Music: The Greatest Escape


Travis Tribble


Summer is coming and there will be an abundance of new bands to go see, including SCC student Em Heffernan’s project Nessy.

Em Heffernan singing in the band Nessy at a house show. Photo credit Travis Tribble

On April 20, Nessy opened a house show with a combination of eight-bit digital pop and jazzy rock. Heffernan’s vocals were clean and at times operatic as the drummer produced danceable beats. The guitarists layed down gritty chords and intricate solos while the keyboard player filled the room with playful harmonies.

The music had a magic to it that, at face value, was hard to place but had everything to do with a balance of Heffernan’s years of experience, education at SCC and lifelong commitment to practice.

The Early Years

Heffernan started playing guitar at five years old, mostly to impress their father who is an Irish folk musician. “Part of why I wanted to learn music was because I wanted to show my dad, like, ‘I can do that too,’ you know, like, ‘Look at me!’” Heffernan said.

Around fifth grade is when classical music training took hold as Heffernan started learning to read music and play the viola first, followed by the upright bass for the school orchestra, which continued for the next eight years. Heffernan would play guitar through elementary and middle school, which intensified as their gender identity started come into play.

“There’s so many factors that go into gender socialization,” Heffernan said. “I used to hang out with girls and we’d play dress up and I’d consider myself just one of the girls like hanging out. Then as I got older, my parents didn’t take me to do that as much.”

After a brief stint playing sports, Heffernan decided to focus 100 percent on mastering music and started taking guitar lessons at Best Buy’s specific music program until it shut down.

That’s when Heffernan ended up in the School of Rock.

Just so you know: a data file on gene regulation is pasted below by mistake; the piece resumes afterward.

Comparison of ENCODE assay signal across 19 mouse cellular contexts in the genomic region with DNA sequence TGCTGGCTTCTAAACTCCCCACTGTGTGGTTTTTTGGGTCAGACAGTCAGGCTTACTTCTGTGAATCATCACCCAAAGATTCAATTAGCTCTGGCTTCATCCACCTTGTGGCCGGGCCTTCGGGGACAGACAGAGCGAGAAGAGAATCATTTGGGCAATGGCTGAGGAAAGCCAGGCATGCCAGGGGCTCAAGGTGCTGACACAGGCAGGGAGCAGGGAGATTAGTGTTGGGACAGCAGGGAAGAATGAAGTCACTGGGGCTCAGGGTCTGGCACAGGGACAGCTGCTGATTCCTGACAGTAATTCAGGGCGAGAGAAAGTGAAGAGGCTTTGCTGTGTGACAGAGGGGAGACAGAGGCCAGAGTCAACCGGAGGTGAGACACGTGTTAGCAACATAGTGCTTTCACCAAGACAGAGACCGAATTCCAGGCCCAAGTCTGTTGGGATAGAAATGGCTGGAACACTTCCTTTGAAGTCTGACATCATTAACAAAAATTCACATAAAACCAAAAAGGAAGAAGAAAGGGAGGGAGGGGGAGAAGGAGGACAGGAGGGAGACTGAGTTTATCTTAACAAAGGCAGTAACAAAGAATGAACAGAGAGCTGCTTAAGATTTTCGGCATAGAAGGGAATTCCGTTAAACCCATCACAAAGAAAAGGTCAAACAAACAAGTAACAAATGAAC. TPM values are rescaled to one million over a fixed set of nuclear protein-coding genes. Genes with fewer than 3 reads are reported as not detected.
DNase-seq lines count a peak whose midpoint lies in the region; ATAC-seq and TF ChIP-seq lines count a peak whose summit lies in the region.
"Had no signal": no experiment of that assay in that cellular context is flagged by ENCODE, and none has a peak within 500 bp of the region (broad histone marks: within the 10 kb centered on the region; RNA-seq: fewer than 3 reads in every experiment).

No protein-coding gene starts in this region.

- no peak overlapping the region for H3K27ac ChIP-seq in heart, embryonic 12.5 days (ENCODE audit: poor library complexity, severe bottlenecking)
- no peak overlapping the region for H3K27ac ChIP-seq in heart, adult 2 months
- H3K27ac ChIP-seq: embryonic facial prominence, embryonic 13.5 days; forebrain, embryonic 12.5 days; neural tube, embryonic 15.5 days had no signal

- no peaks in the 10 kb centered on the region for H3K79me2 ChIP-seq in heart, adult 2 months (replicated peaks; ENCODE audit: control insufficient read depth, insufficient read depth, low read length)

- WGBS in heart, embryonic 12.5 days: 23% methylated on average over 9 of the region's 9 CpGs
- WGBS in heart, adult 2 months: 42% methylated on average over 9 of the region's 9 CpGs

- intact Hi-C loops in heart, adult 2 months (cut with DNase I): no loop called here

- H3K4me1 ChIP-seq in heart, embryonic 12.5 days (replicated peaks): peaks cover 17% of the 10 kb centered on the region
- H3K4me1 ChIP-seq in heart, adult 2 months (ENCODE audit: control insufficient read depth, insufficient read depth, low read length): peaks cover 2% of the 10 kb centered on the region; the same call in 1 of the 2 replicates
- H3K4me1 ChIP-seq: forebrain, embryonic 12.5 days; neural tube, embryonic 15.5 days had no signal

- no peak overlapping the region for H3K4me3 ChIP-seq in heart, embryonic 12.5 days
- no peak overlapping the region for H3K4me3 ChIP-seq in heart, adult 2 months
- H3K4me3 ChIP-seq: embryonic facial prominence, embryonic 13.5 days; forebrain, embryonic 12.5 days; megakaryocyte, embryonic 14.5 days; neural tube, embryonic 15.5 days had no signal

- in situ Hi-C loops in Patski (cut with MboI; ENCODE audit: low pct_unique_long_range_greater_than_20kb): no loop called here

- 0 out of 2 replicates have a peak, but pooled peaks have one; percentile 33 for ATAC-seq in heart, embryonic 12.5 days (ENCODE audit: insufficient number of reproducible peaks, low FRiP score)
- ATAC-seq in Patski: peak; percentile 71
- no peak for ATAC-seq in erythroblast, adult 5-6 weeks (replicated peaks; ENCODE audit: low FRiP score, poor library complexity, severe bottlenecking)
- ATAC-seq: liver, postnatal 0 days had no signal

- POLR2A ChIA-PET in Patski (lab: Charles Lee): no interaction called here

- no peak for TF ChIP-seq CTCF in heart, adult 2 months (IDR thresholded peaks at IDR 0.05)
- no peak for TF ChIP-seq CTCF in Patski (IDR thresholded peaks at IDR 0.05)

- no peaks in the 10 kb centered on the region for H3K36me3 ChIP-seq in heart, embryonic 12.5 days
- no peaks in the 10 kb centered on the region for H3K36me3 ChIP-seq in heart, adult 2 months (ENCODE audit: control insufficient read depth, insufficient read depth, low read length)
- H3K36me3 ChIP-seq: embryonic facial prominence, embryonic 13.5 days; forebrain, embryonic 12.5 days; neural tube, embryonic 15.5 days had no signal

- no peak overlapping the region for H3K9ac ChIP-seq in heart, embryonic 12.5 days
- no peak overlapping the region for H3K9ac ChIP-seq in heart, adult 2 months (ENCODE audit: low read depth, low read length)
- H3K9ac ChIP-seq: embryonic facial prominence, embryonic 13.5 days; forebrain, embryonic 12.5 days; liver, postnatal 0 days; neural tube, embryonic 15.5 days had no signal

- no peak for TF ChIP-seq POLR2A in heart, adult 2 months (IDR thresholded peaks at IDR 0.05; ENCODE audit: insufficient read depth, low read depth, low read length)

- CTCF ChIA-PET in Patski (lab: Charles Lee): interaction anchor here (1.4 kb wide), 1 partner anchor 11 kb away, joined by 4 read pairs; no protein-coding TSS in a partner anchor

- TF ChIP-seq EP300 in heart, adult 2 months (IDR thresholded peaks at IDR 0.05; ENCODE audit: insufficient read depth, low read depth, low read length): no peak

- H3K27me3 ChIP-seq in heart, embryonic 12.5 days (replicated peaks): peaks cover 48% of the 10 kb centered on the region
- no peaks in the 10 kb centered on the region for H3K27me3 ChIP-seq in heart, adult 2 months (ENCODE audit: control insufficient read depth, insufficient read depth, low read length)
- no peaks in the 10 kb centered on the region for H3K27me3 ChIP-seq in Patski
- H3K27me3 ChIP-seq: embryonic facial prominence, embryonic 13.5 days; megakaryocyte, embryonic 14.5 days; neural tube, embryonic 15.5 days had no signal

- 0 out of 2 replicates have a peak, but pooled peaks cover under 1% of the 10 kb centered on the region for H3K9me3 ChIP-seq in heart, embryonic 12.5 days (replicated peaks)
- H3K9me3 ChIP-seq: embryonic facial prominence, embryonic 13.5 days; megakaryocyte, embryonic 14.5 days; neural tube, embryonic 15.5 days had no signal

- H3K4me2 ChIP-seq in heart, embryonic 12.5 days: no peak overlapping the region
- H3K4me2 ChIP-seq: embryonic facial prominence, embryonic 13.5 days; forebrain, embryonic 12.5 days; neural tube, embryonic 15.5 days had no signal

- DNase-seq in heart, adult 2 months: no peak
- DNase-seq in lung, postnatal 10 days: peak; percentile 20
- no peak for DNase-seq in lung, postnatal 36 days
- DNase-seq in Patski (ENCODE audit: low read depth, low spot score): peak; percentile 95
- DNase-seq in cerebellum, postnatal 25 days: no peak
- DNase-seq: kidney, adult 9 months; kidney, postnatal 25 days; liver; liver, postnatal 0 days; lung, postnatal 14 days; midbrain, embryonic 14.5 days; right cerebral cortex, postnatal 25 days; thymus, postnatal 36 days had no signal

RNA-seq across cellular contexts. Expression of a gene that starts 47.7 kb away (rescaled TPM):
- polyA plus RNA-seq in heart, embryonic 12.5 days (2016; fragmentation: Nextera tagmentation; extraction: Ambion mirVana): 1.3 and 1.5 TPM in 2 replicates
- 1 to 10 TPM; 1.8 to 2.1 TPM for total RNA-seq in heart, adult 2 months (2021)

Big Stages and Competitions

The School of Rock is an international program where kids ages eight to 18 are organized into bands that play live shows covering a range of popular rock music from the ‘70s to present day. “It was kind of an intense place,” Heffernan said “The elite house bands were at the top of the food chain.”

However, after only two seasons Heffernan auditioned for, and was accepted into, one of those elite house bands. Without much formal training on the guitar, Heffernan attributed this success to endless hours of practice saying, “It was all I did: For so long music has been my top form of escapism.”

Playing every venue in Seattle with the exception of the Key Arena, Heffernan was eventually chosen to be the guitarist in a band that would perform in an international competition against every other School of Rock program in the world.

The band didn’t do so well on the first day, and was not selected for the finals. On the second day of the competition they lucked out and got in on a “wild card” — where a band was randomly selected to get a second chance to prove themselves. “So later that day we were going to play on the same stage as Alice Cooper in front of like hundreds of people,” said Heffernan.